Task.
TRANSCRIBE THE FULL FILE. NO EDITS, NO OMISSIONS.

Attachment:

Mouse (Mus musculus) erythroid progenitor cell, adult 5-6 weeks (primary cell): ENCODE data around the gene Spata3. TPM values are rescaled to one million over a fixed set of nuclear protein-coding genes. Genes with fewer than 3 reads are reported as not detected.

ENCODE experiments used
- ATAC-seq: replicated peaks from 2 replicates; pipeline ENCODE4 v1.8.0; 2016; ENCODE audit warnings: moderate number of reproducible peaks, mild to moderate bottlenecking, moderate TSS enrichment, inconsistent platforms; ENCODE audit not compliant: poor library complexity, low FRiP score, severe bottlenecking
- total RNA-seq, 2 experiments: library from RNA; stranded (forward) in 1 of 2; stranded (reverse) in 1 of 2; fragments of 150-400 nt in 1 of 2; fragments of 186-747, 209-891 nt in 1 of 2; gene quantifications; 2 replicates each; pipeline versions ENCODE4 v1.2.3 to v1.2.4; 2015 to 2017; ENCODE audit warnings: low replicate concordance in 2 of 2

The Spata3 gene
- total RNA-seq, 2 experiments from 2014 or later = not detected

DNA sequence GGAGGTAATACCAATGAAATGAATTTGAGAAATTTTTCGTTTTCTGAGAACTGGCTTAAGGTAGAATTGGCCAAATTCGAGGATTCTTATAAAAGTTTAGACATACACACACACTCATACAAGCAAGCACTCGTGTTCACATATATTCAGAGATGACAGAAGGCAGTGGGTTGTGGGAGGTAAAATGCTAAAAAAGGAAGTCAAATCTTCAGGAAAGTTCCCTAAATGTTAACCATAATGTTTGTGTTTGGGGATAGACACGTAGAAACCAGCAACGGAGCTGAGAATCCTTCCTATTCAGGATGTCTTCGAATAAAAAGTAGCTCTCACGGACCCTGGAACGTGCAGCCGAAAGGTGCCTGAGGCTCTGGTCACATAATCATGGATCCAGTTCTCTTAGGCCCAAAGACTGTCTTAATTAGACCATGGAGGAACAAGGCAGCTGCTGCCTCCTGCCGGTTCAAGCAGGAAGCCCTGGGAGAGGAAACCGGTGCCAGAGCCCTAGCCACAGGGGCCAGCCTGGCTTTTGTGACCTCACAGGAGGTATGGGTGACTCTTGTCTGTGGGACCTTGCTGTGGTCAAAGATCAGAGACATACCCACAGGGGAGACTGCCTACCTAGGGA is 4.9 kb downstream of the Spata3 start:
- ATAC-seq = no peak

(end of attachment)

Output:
Mouse (Mus musculus) erythroid progenitor cell, adult 5-6 weeks (primary cell): ENCODE data around the gene Spata3. TPM values are rescaled to one million over a fixed set of nuclear protein-coding genes. Genes with fewer than 3 reads are reported as not detected.

ENCODE experiments used
- ATAC-seq: replicated peaks from 2 replicates; pipeline ENCODE4 v1.8.0; 2016; ENCODE audit warnings: moderate number of reproducible peaks, mild to moderate bottlenecking, moderate TSS enrichment, inconsistent platforms; ENCODE audit not compliant: poor library complexity, low FRiP score, severe bottlenecking
- total RNA-seq, 2 experiments: library from RNA; stranded (forward) in 1 of 2; stranded (reverse) in 1 of 2; fragments of 150-400 nt in 1 of 2; fragments of 186-747, 209-891 nt in 1 of 2; gene quantifications; 2 replicates each; pipeline versions ENCODE4 v1.2.3 to v1.2.4; 2015 to 2017; ENCODE audit warnings: low replicate concordance in 2 of 2

The Spata3 gene
- total RNA-seq, 2 experiments from 2014 or later = not detected

DNA sequence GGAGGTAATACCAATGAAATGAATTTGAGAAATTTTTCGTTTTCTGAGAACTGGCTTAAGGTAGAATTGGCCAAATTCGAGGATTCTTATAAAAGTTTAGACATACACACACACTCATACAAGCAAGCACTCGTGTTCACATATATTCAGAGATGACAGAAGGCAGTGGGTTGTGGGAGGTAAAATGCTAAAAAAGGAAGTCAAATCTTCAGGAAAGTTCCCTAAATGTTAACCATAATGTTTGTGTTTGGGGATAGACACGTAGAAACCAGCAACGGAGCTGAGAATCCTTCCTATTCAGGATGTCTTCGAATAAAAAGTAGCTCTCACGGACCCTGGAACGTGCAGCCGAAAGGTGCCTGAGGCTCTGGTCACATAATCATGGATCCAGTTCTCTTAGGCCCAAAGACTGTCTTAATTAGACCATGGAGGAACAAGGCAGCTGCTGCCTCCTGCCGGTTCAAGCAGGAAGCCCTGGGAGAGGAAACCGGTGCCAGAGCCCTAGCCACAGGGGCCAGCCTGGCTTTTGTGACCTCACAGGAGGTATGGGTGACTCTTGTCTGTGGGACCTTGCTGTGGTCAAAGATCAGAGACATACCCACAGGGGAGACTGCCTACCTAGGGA is 4.9 kb downstream of the Spata3 start:
- ATAC-seq = no peak